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Monday, June 4, 2007

emerging thoughts

i know the topic of the emergent church has been discussed ad nauseum, and yet i have some thoughts.

since my new (old) car came equipped only with a tape deck, i've been forced to listen to the radio if i feel the need to listen to something other than the noise my kids make. here in south florida the musical pickings are slim, so i've been listening to christian talk radio. some of it is admittedly cheesy, but there are interesting discussions that dampen the effect of the uncoolness. the other day several pastors were discussing the emergent church. i didn't get to hear the whole thing, but i did hear a quote that got me thinking. on the subject of the ecclectic use of symbolism in the emergent church one pastor stated that some people feel that christians don't use enough symbolism, or that we don't really care all that much about visual representation of the things we hold dear.

so i started thinking. last fall i did a study on the tabernacle, and afterwards i read into the designing and building of solomon's temple. symbolism abounds for those of you who don't know. cherubim above the seat of God, brass to symbolise judgement, gold to signify royalty, etc. i started to compare that environment, the specifications of which were given by God to His people, to the appearance of the modern-day church. i don't know about the more old-fashioned church buildings, because i haven't really been in many, so i'll use the typical Calvary Chapel as an example. warehouses decorated with fake plants. sterile greeting desks. white walls with perhaps another neutral color (for "contrast"). not an environment to inspire a person, that's for sure. certainly nothing to indicate the grandeur of the God we worship. it is, in a word, boring.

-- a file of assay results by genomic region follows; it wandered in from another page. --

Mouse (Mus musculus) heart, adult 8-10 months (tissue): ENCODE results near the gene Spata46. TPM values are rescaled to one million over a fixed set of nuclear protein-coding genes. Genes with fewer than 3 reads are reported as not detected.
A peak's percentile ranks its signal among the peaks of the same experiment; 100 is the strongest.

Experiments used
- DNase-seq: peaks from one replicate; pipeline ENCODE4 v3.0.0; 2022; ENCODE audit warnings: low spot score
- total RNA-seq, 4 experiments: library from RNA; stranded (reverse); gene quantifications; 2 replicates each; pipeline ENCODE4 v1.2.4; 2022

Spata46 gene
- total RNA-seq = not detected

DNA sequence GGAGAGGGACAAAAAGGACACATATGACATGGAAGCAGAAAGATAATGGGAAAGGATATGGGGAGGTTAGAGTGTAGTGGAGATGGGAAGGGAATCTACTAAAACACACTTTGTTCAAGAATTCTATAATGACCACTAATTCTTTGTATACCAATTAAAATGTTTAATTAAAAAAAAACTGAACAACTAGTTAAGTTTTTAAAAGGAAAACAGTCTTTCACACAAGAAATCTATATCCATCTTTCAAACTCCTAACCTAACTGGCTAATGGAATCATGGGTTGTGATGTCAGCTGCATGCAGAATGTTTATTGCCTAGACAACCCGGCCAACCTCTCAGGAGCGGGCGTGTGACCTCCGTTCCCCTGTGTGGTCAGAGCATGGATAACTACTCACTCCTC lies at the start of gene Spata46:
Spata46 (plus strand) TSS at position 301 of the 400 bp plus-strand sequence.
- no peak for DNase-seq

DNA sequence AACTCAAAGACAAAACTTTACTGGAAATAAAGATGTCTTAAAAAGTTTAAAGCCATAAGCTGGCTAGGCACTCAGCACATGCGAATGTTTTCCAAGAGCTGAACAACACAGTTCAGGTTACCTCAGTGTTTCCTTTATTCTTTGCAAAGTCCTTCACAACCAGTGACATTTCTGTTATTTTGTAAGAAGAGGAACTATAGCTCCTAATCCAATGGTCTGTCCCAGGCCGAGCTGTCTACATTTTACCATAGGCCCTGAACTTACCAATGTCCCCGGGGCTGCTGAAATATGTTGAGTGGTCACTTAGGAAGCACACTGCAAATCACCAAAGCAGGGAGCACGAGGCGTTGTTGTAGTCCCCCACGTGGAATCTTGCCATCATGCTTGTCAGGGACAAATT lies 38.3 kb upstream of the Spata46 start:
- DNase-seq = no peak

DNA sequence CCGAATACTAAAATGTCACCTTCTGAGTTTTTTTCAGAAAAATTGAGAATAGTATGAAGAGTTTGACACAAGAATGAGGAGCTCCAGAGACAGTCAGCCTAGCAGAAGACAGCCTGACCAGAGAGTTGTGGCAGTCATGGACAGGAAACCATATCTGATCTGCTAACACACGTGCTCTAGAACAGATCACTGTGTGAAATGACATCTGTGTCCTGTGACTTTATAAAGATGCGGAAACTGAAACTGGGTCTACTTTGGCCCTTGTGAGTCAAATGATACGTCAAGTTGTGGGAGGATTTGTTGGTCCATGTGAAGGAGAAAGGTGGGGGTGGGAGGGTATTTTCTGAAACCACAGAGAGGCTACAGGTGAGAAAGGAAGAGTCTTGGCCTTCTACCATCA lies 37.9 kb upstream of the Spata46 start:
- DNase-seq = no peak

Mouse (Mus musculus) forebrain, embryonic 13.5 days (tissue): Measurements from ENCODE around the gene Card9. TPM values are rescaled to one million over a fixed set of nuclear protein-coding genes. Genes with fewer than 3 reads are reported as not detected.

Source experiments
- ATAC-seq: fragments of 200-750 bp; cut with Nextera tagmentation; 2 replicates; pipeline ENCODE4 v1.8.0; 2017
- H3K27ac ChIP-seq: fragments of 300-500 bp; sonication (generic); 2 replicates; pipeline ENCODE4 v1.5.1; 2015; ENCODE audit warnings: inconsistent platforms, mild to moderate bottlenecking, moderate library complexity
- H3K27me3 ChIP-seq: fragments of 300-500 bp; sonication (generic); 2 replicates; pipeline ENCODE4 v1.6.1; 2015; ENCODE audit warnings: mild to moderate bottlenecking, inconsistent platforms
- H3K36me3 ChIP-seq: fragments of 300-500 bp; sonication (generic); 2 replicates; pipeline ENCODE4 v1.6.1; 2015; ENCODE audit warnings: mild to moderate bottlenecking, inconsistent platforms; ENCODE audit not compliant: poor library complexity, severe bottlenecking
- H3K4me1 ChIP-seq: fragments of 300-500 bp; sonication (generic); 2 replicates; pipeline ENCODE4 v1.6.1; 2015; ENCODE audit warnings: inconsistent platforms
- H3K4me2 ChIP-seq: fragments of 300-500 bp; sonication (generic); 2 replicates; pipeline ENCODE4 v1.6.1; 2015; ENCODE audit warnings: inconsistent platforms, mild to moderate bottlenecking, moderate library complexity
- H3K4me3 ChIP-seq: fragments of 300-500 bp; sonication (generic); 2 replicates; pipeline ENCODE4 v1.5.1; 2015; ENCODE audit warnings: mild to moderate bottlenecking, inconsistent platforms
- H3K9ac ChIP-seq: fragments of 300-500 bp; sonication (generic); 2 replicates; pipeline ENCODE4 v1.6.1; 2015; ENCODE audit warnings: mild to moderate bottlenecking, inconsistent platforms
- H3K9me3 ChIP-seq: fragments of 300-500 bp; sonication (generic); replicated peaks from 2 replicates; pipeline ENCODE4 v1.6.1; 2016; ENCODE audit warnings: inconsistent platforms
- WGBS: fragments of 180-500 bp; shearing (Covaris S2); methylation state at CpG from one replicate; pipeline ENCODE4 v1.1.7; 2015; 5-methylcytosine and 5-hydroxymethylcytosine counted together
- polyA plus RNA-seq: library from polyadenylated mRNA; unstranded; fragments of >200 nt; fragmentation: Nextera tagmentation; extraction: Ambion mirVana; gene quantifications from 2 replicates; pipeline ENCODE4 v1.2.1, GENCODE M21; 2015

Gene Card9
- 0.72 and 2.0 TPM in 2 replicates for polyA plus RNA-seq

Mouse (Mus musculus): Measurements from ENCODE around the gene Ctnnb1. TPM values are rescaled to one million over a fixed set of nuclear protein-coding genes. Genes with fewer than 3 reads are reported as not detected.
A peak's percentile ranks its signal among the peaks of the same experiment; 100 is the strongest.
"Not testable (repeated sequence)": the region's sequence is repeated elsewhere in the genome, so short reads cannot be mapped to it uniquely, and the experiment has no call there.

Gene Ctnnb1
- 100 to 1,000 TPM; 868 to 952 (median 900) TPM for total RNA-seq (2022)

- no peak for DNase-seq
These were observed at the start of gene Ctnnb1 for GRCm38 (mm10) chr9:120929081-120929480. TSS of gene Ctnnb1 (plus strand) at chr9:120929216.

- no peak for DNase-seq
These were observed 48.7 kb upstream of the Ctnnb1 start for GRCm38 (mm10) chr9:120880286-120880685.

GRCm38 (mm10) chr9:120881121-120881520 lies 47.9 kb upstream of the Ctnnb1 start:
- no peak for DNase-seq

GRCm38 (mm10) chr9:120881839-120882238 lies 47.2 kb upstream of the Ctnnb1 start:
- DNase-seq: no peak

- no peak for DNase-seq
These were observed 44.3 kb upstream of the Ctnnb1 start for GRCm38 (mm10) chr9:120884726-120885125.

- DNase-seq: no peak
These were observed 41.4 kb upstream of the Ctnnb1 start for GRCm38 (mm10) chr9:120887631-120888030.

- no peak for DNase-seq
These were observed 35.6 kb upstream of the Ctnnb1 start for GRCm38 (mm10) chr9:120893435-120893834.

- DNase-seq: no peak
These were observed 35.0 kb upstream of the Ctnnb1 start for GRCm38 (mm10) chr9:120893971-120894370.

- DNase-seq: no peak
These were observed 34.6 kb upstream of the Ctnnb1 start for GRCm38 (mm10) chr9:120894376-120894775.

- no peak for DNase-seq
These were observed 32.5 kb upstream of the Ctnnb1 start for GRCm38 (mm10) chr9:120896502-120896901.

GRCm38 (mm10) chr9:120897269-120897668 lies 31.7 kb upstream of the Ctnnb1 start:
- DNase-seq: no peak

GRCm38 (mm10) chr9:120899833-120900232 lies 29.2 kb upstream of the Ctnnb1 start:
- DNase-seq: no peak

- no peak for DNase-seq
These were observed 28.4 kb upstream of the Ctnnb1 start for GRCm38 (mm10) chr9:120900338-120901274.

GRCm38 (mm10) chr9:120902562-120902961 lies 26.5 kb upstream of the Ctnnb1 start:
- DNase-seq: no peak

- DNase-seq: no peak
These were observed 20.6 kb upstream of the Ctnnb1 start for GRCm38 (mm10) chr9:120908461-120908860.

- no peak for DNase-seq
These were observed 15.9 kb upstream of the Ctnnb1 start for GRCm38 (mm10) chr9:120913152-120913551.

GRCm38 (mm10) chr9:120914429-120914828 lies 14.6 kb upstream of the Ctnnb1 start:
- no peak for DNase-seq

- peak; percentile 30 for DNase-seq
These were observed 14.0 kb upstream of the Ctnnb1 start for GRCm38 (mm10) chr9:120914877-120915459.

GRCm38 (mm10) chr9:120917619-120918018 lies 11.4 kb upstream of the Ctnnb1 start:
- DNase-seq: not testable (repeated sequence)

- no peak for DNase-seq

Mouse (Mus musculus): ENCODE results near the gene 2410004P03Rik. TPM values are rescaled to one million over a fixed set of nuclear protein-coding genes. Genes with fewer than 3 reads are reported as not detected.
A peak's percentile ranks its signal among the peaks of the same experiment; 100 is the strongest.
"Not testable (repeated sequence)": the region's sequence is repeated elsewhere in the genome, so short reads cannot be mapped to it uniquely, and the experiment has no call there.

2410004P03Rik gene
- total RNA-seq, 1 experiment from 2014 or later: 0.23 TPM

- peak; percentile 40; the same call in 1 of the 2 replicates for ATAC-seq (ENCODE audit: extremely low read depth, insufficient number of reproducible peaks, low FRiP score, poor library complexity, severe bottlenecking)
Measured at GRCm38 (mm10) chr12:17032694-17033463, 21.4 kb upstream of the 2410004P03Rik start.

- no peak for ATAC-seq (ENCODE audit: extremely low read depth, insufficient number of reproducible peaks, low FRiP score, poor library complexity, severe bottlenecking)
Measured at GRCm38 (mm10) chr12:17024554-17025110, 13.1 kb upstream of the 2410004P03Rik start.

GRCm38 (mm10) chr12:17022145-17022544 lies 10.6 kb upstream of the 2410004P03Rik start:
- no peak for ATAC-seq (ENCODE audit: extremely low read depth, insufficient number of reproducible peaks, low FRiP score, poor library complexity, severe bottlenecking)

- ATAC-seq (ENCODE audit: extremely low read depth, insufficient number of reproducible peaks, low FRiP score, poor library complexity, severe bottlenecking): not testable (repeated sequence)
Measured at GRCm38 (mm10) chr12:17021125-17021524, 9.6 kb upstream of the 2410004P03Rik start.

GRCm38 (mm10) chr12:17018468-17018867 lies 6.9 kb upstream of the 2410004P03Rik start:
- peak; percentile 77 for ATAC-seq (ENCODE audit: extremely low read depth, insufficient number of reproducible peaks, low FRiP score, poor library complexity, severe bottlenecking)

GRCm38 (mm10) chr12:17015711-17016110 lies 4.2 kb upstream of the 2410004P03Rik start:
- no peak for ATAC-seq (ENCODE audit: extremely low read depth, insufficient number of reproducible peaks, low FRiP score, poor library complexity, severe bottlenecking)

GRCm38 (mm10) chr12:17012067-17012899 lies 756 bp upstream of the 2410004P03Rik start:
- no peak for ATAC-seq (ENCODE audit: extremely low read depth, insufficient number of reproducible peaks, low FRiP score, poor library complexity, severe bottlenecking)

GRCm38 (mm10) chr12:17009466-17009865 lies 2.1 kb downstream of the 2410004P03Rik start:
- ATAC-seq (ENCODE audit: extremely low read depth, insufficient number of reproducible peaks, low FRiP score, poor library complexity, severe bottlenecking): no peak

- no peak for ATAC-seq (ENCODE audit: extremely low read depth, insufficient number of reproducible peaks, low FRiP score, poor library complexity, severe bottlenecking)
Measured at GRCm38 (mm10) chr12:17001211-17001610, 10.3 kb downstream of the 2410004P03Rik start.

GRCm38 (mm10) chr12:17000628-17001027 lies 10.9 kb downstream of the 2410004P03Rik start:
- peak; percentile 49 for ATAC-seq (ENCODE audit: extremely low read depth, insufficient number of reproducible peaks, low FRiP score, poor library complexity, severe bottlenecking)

but then, who ever said the building the church meets in is supposed to be lavish, or interesting, or high tech? it's a building.

as opposed to the tabernacle, the "meeting place" where the select few were allowed to be in the presence of God, the church building is just a building. God doesn't dwell there behind any curtains. nowhere in the new testament is there a plan or layout given as to what the buildings we meet in are to look like. we have no ark of the covenant, no altars, no symbols but those we invent. rather we are the tabernacle, the temple, the place where God Most High dwells. the new testament gives us pretty clear directions as to what purpose the new temple serves, how it should act, what it should look like.

which leaves me with the feeling that perhaps the focus of many emergent churches has gotten somewhat off-track. yes, we are to "be all things to all men," but i don't believe that means that we need to employ so many different props in an attempt to relate to post-modern culture. the gospel has been and will be relavent to all men no matter what time or culture they live in. so why the need to excite people? the gospel is revolutionary without props or symbolism. it's mystical without the need for candlelight or incense. it's irritating foolishness to some, and life to others. it needs no spicing up. no dumbing-down. people don't need to come to an exciting place that appeals to their senses and emotions, they need to come to Christ.